One especially unhappy entity was Molpus, whose payments plummeted from $2 million to the cap amount of $100,000. After Molpus sued for breach of contract and lost, it threatened to close 128,000 of its acres (mainly in northern St. Louis County) to recreational users.

“This is a direct result of the loss of tax incentives,” Craig Halla, the Minnesota property manager for Molpus, told the Duluth News Tribune in a September 27, 2012, article. At the time, timber prices and harvests had been declining steadily for several years. Harvest levels in 2009 were down by nearly 1 million cords compared to 2005 levels. “It’s very difficult to manage this land based just on the timber sales revenues now with prices so low and [the company] still paying taxes. If we want to keep the land in production and open to public access, there has to be another source of revenue.”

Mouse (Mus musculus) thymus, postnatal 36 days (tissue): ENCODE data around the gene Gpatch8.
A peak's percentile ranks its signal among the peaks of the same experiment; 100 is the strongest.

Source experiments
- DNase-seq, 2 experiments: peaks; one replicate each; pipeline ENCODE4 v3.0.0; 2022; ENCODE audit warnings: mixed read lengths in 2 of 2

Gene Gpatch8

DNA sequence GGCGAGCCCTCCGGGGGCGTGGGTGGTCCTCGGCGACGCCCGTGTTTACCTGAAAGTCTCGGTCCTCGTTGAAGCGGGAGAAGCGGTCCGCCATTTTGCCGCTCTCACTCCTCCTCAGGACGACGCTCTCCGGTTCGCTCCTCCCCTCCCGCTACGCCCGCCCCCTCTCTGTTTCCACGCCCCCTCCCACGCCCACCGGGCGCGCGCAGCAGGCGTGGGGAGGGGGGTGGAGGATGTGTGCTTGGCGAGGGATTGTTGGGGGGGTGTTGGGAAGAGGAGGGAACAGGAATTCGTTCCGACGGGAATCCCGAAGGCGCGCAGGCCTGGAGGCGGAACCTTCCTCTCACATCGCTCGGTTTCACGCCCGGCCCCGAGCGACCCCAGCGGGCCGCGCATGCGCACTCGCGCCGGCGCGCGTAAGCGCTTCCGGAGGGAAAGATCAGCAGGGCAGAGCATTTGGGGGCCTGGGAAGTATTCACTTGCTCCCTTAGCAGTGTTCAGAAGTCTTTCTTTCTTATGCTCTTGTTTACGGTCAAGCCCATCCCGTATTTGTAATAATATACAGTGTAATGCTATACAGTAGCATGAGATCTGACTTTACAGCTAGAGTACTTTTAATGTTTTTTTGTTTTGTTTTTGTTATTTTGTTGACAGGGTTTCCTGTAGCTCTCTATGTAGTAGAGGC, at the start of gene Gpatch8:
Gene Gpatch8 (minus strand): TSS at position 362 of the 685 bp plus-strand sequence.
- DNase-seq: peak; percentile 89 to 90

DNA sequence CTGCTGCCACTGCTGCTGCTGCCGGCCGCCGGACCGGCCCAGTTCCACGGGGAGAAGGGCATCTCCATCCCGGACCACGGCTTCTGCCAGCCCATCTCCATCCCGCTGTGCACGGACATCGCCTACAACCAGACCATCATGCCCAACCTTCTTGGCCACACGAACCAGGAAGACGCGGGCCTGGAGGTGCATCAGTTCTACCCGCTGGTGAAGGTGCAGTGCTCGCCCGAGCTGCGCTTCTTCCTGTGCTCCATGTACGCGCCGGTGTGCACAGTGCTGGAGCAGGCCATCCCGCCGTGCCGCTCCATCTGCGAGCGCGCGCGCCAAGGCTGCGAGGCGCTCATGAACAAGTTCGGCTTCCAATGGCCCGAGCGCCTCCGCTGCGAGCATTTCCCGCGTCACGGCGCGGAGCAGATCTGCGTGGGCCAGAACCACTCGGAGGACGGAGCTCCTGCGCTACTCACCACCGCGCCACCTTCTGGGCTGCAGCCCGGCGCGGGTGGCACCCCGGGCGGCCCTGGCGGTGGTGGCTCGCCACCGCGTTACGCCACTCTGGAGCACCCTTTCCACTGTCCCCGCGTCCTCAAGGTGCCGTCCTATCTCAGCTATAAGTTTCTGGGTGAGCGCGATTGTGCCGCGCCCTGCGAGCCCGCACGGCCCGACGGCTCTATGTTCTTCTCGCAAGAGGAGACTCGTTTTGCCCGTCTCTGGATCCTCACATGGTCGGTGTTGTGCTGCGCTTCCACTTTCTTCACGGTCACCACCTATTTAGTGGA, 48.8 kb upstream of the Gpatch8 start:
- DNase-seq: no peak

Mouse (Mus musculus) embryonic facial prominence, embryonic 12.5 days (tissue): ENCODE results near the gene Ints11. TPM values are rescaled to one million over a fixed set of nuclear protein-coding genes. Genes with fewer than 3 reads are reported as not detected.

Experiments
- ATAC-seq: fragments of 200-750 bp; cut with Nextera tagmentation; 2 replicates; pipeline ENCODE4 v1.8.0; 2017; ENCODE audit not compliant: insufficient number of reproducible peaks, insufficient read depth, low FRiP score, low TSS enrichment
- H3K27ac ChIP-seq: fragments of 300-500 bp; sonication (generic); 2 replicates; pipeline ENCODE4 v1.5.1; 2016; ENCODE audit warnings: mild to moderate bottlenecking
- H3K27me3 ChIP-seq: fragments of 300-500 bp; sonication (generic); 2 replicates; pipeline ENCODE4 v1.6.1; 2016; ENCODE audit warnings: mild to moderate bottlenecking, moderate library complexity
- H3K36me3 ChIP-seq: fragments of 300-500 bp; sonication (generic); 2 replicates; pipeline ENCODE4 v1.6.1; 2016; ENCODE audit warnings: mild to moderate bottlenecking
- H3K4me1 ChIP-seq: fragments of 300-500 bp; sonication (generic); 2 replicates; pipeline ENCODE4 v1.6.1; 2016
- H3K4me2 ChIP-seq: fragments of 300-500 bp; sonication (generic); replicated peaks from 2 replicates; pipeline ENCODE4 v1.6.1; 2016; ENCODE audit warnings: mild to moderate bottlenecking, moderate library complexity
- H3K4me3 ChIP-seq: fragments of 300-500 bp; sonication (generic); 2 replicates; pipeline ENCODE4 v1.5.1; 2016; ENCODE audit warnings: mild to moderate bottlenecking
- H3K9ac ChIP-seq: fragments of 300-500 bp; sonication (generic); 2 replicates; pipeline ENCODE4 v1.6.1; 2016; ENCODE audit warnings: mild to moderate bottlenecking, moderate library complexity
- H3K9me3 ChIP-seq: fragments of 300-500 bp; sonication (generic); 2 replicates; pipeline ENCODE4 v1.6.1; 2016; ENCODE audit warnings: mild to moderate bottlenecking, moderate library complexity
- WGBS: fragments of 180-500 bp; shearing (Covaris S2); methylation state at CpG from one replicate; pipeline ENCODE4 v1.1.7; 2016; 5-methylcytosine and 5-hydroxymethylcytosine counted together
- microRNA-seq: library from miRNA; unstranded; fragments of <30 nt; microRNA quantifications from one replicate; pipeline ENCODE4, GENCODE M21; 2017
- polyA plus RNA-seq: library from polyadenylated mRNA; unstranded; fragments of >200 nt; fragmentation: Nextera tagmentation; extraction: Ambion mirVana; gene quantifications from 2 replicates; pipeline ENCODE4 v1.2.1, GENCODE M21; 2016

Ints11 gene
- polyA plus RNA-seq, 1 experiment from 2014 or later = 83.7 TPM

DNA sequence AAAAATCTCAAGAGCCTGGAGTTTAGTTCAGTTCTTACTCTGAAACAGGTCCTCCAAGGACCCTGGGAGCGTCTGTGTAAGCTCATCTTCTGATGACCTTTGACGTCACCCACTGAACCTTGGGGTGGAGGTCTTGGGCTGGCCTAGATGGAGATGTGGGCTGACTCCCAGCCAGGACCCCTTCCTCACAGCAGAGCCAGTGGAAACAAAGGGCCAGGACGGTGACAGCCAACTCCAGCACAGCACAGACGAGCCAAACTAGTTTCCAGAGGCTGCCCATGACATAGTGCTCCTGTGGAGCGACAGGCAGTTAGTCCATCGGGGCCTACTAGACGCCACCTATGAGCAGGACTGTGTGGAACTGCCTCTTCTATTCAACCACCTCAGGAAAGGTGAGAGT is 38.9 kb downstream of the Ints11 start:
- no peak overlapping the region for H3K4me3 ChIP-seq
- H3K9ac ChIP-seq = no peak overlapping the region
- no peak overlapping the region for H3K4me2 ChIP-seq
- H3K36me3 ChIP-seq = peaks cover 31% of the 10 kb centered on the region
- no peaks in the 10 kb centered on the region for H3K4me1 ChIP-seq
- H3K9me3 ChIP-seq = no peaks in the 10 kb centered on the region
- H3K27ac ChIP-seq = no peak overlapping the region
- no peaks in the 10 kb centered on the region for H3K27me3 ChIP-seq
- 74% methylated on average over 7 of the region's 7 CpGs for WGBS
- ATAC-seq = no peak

State Rep. David Dill, DFL-Crane Lake, and State Sen. Tom Bakk, DFL-Tower, negotiated with the company and averted the blockade. Then they worked throughout the 2013 legislative session to resolve the issue. The $100,000 cap was removed in the 2013 omnibus tax bill, and Molpus promised to re-enroll in the program, keeping its forest land open to the public.

“This was a premier issue for the north and also statewide, because so many people depend on access to it across the state and even outside the state,” Dill told the International Falls Journal in an article from May 23, 2013.